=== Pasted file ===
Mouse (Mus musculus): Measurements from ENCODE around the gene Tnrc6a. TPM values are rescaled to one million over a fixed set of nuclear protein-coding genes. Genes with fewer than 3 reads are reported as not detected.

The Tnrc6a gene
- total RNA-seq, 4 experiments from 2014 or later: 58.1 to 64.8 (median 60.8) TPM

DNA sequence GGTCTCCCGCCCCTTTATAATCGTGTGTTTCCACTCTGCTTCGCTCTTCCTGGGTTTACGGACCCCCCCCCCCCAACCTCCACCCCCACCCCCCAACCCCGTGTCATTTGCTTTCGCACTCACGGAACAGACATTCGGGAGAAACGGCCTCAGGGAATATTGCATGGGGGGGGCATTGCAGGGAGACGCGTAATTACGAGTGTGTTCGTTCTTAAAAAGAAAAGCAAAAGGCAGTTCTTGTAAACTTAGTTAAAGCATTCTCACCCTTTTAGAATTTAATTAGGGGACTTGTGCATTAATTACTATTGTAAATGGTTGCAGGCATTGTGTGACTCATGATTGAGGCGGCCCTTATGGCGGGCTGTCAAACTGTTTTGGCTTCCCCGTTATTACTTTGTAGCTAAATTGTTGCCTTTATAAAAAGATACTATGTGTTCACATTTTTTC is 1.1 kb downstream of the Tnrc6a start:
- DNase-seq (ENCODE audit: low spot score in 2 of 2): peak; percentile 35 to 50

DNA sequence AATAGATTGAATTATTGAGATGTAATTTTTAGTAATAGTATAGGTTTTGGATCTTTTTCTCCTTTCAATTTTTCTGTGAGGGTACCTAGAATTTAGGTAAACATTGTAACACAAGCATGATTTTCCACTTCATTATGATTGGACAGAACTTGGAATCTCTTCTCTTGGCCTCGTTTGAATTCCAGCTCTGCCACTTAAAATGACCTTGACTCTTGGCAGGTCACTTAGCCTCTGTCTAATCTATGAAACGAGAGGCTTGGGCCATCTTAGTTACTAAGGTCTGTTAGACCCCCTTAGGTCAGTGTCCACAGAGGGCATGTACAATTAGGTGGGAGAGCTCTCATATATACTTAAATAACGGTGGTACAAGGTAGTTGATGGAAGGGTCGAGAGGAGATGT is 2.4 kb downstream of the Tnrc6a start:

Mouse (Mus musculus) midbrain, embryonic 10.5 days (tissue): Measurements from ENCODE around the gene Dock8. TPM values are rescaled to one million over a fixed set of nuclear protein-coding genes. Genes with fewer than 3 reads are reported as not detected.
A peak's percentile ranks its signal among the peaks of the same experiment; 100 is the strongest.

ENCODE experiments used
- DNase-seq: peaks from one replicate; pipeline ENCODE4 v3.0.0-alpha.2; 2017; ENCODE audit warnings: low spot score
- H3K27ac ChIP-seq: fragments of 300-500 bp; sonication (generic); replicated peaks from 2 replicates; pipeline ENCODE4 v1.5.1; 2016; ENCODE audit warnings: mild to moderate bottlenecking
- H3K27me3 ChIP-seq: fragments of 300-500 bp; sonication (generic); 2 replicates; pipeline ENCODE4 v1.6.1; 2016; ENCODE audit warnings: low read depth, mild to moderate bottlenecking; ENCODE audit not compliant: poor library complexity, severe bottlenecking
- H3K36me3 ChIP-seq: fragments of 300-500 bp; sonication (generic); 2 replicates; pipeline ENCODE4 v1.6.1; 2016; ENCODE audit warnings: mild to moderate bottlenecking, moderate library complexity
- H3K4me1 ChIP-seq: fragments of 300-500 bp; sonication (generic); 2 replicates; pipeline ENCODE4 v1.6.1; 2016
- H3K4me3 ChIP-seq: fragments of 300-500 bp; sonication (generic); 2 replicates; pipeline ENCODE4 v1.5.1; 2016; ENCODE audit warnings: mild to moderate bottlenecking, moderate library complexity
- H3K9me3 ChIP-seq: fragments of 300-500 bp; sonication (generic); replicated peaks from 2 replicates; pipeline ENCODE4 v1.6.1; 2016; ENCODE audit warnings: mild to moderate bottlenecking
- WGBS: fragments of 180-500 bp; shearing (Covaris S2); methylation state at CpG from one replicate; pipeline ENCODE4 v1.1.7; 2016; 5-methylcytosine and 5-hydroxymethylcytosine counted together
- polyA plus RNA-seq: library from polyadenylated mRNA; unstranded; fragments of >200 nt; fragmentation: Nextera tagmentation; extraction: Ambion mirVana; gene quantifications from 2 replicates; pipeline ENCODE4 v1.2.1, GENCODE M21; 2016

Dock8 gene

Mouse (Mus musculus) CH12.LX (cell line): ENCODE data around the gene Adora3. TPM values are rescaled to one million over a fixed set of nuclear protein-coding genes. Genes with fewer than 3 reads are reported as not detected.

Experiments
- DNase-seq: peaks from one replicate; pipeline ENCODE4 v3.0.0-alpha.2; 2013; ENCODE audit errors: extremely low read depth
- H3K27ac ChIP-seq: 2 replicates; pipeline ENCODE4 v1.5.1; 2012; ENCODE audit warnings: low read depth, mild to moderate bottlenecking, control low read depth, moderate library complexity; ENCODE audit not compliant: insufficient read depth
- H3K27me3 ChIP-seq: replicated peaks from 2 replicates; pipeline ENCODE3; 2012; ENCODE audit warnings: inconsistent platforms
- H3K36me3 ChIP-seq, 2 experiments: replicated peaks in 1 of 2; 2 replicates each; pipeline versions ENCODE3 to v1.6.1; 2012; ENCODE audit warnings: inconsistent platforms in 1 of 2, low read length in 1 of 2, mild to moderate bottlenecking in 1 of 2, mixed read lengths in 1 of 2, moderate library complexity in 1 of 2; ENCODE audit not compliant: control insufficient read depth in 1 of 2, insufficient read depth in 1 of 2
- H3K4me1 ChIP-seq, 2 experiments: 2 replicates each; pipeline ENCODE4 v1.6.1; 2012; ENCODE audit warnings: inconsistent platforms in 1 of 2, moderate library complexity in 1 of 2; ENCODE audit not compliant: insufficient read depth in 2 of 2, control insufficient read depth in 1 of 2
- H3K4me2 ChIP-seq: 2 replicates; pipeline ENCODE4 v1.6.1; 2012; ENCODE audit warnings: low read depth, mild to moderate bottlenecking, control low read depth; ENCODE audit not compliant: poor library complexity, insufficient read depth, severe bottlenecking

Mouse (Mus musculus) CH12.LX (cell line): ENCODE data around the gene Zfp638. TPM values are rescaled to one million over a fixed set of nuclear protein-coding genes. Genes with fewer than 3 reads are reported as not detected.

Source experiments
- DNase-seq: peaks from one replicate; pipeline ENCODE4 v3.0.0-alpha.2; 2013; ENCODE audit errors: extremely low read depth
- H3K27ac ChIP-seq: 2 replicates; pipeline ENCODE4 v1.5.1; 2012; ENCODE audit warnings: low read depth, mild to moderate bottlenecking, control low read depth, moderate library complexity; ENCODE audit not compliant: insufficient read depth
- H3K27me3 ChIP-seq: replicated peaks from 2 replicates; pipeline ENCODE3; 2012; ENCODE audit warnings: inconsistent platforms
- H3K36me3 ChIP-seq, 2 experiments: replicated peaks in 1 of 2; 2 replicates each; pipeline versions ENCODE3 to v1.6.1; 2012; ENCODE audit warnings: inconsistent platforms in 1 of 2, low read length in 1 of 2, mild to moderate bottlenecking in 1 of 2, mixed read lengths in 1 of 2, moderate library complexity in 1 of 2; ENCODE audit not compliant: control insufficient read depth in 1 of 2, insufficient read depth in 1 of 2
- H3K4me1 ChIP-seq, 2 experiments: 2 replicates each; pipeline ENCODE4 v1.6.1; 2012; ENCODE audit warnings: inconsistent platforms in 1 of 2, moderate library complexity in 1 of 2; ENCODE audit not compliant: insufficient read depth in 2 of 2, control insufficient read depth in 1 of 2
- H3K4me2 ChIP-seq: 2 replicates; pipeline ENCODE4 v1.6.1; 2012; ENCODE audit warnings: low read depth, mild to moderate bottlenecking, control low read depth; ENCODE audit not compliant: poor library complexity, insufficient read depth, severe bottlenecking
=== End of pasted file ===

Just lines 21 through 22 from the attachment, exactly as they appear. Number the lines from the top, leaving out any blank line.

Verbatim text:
Experiments
- DNase-seq: peaks from one replicate; pipeline ENCODE4 v3.0.0-alpha.2; 2013; ENCODE audit errors: extremely low read depth